I just watched someone else’s presentation and I have to rant a bit. One of my pet peeves happened again and it might happen to you one day. So authors, please read on to prepare yourself, but what I’m really hoping is that your presentation hosts see this, too.
When you are invited to speak in front of a group, the host is usually very welcoming and will introduce you warmly with a paragraph you provided or which they wrote themselves. They may even use the phrase “and now please welcome, [your name here]!” Then you’re on your own.
In a previous post, I suggested memorizing the beginning and end of your presentation while keeping the middle rehearsed-but-conversational. A stumble or two during the main part of your speech will be forgotten, but folks are more likely to remember your opening and closing.
It’s important to grab your audience’s attention right away, so a work-shopped and familiar opening helps you look and feel more confident. Then a practiced closing lets you end on a high note so folks go away eager to buy your book and tell others about you.
Here’s where it can all go wrong.
Your closing remarks will naturally prompt applause, which is an obvious time to get off the stage. Many of us, however, find that the audience wants to ask questions afterwards. A few questions are great and are usually of interest to everyone. But then the questions start becoming more specific and a couple of people have places to go and they try to slip away “quietly” which is distracting to everyone and your high-note ending kind of fizzles away.
Here’s where we could use the host’s help.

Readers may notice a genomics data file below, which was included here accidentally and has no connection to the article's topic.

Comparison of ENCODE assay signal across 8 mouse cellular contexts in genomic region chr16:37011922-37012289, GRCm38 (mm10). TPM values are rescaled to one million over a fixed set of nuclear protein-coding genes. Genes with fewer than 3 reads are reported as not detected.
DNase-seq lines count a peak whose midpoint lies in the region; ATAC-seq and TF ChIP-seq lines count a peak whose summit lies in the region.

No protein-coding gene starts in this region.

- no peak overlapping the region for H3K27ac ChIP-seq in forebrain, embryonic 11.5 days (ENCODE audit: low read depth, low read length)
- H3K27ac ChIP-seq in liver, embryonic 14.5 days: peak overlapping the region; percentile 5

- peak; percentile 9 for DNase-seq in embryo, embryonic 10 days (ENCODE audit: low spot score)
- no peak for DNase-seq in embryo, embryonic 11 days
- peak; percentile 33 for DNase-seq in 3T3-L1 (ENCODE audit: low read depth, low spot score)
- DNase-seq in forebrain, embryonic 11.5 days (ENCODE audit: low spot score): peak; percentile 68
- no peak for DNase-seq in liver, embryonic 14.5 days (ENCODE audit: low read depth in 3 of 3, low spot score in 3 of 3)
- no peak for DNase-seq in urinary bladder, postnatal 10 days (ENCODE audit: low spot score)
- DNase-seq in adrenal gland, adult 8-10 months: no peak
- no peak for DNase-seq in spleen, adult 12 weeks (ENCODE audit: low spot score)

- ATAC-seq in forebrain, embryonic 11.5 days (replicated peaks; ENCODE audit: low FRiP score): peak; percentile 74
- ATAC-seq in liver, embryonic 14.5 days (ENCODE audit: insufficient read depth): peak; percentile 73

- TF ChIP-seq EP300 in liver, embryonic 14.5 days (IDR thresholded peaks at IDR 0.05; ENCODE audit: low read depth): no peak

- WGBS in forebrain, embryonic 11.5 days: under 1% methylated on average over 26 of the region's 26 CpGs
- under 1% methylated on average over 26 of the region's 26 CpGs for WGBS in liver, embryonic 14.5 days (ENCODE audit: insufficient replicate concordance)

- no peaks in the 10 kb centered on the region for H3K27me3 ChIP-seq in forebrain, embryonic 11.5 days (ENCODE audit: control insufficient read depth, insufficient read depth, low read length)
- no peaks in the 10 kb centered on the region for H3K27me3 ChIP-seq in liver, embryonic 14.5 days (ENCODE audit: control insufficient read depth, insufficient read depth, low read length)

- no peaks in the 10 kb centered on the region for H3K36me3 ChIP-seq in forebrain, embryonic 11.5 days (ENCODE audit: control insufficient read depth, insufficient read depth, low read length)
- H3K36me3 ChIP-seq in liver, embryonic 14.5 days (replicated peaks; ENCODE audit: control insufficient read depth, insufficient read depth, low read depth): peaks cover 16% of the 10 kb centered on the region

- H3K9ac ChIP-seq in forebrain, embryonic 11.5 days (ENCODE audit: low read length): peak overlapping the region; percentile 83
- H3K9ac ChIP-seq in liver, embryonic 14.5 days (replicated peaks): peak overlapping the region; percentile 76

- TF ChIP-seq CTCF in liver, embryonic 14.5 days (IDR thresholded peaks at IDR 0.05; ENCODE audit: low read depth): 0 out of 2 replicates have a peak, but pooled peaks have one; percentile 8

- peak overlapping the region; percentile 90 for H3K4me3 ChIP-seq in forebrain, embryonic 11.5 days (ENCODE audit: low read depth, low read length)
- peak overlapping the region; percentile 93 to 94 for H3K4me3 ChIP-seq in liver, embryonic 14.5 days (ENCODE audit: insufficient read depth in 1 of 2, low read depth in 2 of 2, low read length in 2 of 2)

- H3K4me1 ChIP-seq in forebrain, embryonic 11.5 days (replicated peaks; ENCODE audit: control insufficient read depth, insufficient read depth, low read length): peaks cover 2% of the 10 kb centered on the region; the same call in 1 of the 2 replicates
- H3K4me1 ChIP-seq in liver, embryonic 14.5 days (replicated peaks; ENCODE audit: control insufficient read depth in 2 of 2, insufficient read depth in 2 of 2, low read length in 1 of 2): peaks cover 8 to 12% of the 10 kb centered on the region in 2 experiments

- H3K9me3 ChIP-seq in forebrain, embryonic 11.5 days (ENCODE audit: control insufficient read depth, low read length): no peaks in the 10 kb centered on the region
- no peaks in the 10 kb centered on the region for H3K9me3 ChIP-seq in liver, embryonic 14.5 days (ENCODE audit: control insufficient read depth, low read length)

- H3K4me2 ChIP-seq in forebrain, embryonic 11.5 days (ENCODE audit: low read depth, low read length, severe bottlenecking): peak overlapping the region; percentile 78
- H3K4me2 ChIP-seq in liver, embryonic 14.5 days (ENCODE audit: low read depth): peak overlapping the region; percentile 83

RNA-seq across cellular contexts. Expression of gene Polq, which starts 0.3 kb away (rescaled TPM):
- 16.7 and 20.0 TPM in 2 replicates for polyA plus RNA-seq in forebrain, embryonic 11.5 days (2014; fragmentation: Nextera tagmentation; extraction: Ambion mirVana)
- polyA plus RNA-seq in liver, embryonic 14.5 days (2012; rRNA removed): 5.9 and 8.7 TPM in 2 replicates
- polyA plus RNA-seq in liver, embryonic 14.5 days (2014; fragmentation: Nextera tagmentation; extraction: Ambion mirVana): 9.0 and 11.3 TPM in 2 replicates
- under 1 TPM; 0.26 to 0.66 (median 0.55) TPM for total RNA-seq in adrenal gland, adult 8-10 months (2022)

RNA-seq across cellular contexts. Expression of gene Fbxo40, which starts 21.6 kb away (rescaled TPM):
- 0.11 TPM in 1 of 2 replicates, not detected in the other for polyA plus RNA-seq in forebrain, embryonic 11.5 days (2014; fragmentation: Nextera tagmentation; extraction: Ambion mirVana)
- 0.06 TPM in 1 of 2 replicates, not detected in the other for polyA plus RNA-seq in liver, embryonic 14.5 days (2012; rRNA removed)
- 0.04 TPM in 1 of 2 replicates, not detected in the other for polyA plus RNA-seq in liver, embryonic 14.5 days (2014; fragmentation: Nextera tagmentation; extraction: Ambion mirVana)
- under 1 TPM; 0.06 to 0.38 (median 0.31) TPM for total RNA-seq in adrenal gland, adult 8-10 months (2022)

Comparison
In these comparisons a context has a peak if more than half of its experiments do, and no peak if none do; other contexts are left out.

Let’s say you finish your presentation up strong and the audience applauds. Either you or the host can say that you will take a few questions, but after a VERY short while, the host should step in and remind folks that you will be in the back with your books where you will be happy to take more questions. A “thank you” signals another round of applause which dismisses you from the stage and gives the audience permission to leave.
The assistance of an attentive host is a huge asset because when you are all pumped up from “performing” and intent on giving your audience the best of you, it’s disconcerting to see people sneak away and it’s really hard to interrupt your “fans.”
But you may not be lucky enough to have a host watching out for you, so be prepared to rescue yourself. Plan to answer just a few questions and have a little speech practiced that you can use to excuse yourself. Try something like “I want to be mindful of your time, but I’m happy to continue the conversation in the back. Thank you again for coming today!”
After watching yet another poor soul stuck behind the podium today, I just had to say something in the hopes of fixing this problem. Thanks for letting me rant. That’s it from me. But I’m happy to take questions in the “comments” field.